Russian Ark (2002)

2000 Actors. 300 years of Russian History. 33 Rooms at the Hermitage Museum. 3 Live Orchestras. 1 Single Continuous Shot.

Original Title : Russian Ark
Director : Aleksandr Sokurov
Writer : Boris Khaimsky
Anatoli Nikiforov
Svetlana Proskurina
Aleksandr Sokurov
Genre : Drama
Country : Russia
Language : Russian
Producer : Andrei Deryabin , Jens Meuer , Jens Meurer , Karsten Stöter
Music : Sergei Yevtushenko
Photography : Tilman Büttner
IMDB ID : 0318034
Official site :
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poster for "Russian Ark" by Aleksandr Sokurov (2002)
Russian Ark (2002) - Aleksandr Sokurov


Sergei Dontsov Stranger (as Sergei Dreiden
Mariya Kuznetsova Catherine The Great
Leonid Mozgovoy The Spy
David Giorgobiani Orbeli
Aleksandr Chaban Boris Piotrovsky
Maksim Sergeyev Peter the Great rest of cast listed alphabetically Anna Aleksakhina .... Alexandra Fyodorovna, Wife of Nicholas II
Konstantin Anisimov First Cavalier
Aleksei Barabash Second Cavalier
Vladimir Baranov Nicholas II
Valentin Bukin Military Official
Kirill Dateshidze Master of Ceremonies
Mikhail Dorofeyev First Card Player
Yevgeni Filatov Second Card Player
Svetlana Gajtan Museum Custodian
Valery Gergiev Conductor
Vadim Gushchin Grandee of Catherine The Great
Oleg Khmelnitsky Himself
Yuri Khomutyansky Insane Italian
Aleksandr Kulikov Fourth Cavalier
Tamara Kurenkova Herself
Vladimir Lisetsky Court Minister
Vadim Lobanov Chamberlain
Oleg Losev Court Official
Aleksandr Malnykin Servant of Peter The Great
Kirill Miller Court Official
Sergei Muchenikov Museum Official
Sergei Nadporozhny Court Official
Natalya Nikulenko Catherine the First
Yuri Orlov Grandee of Catherine The Great
Alla Osipenko Herself
Mikhail Piotrovsky Himself (Hermitage Director
Aleksandr Razbash Museum Official
Yelena Rufanova First Lady
Vladimir Sevastyanikhin Under-Tutor of the Heir
Ilya Shakunov Third Cavalier
Anatoli Shvedersky Marshall
Svetlana Smirnova Widow
Boris Smolkin Chancellor Nesselrode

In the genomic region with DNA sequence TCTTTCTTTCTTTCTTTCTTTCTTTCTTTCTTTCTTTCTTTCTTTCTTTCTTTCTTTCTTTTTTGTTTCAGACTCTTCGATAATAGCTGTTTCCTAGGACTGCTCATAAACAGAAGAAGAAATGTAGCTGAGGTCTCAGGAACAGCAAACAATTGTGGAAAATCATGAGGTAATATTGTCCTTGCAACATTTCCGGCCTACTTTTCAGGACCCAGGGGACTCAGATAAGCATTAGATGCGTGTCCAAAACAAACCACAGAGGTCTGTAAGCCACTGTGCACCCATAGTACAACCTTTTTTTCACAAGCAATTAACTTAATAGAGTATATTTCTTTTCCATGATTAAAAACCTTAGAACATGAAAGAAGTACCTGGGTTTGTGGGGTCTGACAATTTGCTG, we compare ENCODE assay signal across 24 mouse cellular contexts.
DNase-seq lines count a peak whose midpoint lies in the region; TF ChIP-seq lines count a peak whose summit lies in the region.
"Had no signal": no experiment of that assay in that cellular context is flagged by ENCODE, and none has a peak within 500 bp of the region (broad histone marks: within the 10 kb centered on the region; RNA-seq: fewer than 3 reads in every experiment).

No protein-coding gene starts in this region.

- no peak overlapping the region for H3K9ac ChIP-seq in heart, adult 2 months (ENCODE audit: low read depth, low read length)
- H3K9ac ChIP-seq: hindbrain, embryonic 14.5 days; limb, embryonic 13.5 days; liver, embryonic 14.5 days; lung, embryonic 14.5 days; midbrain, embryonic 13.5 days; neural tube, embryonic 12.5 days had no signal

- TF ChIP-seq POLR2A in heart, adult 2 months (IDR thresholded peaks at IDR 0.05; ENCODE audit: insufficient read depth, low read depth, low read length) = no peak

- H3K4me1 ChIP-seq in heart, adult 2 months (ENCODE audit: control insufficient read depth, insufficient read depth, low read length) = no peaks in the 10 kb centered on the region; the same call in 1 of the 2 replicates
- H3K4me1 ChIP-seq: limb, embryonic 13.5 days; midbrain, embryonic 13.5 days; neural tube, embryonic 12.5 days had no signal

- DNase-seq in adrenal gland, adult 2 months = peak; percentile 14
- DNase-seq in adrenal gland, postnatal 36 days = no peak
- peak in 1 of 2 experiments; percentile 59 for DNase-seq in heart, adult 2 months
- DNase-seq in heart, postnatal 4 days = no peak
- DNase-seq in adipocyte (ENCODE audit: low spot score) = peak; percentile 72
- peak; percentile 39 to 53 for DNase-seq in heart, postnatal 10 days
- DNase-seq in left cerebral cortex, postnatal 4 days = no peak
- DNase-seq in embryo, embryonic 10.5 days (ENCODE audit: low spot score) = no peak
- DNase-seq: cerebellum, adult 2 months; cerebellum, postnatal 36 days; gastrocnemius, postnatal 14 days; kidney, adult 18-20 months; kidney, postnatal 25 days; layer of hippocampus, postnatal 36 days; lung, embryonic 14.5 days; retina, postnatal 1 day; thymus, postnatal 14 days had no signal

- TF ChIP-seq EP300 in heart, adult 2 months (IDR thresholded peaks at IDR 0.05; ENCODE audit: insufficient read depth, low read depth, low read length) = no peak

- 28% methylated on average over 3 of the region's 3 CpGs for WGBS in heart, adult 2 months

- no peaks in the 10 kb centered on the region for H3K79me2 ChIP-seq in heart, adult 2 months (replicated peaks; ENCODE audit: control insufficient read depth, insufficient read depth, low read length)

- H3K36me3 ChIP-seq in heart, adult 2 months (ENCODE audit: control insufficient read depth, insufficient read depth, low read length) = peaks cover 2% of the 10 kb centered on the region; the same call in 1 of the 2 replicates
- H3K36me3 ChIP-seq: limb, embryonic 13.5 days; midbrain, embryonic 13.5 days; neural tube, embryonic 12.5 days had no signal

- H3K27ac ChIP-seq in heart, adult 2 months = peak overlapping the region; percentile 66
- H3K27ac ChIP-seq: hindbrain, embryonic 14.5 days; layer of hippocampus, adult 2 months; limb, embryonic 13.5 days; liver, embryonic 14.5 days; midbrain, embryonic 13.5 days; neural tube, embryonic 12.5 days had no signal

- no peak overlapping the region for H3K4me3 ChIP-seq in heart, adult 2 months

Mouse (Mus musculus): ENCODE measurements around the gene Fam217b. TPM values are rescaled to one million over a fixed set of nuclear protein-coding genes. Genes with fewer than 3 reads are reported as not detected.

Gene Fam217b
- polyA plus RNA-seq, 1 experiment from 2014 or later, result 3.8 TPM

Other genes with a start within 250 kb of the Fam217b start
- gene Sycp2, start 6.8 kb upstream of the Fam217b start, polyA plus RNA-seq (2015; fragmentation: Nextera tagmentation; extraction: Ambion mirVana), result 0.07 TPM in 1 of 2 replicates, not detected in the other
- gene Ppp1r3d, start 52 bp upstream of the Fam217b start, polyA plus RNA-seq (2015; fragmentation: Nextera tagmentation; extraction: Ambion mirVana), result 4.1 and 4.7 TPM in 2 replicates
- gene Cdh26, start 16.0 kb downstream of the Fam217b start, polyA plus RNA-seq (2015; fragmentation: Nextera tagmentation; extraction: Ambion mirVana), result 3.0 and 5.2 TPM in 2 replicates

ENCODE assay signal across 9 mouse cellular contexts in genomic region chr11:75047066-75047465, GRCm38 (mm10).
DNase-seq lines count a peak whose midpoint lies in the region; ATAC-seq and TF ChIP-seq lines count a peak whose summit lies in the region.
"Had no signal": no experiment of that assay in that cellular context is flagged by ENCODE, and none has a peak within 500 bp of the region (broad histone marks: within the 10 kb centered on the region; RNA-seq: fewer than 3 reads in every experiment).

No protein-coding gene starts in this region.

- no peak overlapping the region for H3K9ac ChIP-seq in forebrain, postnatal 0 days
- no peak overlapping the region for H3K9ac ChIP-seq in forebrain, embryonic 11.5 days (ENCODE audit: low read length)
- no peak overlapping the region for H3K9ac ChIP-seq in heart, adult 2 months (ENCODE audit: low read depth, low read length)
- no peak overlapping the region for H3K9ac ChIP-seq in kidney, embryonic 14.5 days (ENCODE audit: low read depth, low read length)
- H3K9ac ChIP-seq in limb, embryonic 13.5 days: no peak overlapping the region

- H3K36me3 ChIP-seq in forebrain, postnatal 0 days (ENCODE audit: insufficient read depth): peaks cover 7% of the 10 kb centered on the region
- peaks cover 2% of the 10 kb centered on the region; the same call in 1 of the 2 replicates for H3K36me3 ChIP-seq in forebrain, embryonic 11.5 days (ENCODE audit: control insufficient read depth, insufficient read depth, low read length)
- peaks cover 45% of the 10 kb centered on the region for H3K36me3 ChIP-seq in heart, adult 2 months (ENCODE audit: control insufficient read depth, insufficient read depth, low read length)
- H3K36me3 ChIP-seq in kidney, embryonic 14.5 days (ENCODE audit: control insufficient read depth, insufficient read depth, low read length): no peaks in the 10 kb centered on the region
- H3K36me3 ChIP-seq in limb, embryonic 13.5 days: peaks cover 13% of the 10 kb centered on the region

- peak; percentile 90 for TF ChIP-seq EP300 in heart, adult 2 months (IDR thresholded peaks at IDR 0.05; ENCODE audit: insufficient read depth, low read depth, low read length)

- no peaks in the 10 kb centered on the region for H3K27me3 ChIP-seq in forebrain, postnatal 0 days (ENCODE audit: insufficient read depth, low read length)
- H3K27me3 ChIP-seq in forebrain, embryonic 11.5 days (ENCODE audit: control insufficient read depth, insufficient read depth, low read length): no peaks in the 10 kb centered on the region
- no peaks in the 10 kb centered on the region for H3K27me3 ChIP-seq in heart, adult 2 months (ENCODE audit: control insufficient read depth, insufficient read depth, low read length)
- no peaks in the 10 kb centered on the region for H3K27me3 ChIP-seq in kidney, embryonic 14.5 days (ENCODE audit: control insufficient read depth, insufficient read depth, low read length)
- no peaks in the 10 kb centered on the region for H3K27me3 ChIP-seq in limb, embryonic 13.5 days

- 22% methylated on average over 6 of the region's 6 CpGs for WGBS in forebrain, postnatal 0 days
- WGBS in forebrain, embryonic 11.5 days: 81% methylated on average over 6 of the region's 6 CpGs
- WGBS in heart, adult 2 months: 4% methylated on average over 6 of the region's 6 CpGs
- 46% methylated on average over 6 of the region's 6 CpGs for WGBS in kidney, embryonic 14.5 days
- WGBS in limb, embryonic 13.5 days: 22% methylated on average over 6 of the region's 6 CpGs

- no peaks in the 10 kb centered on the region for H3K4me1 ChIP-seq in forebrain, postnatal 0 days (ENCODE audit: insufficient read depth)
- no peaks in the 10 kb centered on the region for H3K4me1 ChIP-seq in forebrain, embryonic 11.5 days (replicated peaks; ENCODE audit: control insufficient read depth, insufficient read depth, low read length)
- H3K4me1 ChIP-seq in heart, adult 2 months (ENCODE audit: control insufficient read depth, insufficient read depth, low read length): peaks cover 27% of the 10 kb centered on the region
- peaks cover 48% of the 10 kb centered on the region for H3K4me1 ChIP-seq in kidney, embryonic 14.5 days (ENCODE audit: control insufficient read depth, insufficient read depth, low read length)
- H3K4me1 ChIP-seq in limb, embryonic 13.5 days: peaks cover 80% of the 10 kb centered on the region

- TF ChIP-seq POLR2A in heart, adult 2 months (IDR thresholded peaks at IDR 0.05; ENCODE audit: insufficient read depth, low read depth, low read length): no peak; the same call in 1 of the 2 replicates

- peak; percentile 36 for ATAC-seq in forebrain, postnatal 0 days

Yelena Spiridonova Second Lady
Artyom Strelnikov Talented Boy
Svetlana Svirko Alexandra Fedorovna, Wife of Nicholas I
Valentina Yegorenkova Maid of Honor of Catherine The Great
Lev Yeliseyev Himself
Yuli Zhurin Nicholas


Told in one fluid shot, a tale which floats like a dreamlike journey through the majestic spaces of the Hermitage in St. Petersburg, engaging real and imagined characters from Russian and European history. The nameless protagonist, a 19th-century French diplomat, guides the audience through a lost, sumptuous dream that was the Enlightenment period. The film, staged among some of the Western Art tradition's greatest masterpieces, climaxes in a pageant of color, motion, and music. For Sokurov, the Hermitage--home to generations of Romonovs and repository of so much Russian history--is the ark of the Russian soul, guarding it affectionately until the world sees better days.


3 stars (out of 4) This film is an amazing technical achievement. It is a single 96 minute long take, with no edits (actually, I have read that the final shot outside was really taken elsewhere and had to be digitally altered and attached). Of course using film would be impossible for such a long continuous take, because the film reel would be enormous, so it was shot on high definition video. But even so, the amazing thing is to imagine the athletic achievement of the cameraman (Tilman Büttner) moving the camera over so long a period of time without a break, and without any obvious mistakes. Another impressive thing about this film is the location. It is shot at the Hermitage museum in St. Petersburg. They only had the museum for filming for one day, and they really only had one chance to get it right. Apparently they rehearsed for eight months, although I don't know how you could reproduce the floor plan (and "stair plan") of the museum. The museum itself is rich with art, which unfortunately I am not qualified to comment on. And finely, the cast is amazing in its immense scope. I have read that there were about two *thousand* people, and what amazed me even more is that there are a few children included. Can you imagine some child deciding to throw a tantrum and destroying everything? Granted, on a couple of times I saw a child look at the camera, acknowledging its presence in a way that I never saw any of the adults do, but it was pretty minor. The story is pretty thin. The cameraman has a disembodied voice, giving the audience a reference point. In the first minute or two he meets a 19th century French "stranger" (Sergei Dreiden), who remarks with astonishment that he is speaking Russian. The two of them explore the museum, which is filled with costumed people (including Catherine the Great) from a variety of time periods, with the stranger as the main guide. If you don't know Russian history, as is the case for me, this is mostly an exercise in style. My guess is that even if you do, it's still more style than substance. For me, that style made this film well worth seeing. I found myself saying "wow" on a few occasions, although admittedly those were skewed towards the start of the film. So if you're interested in Russian history or in innovative camera techniques, this is a film to seek out. Seen on 11/7/2002 at the 2002 Hawaii International Film Festival.
poster for "Russian Ark"
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Russian Ark (2002) - Aleksandr Sokurov
poster for "Russian Ark"
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Russian Ark (2002) - Aleksandr Sokurov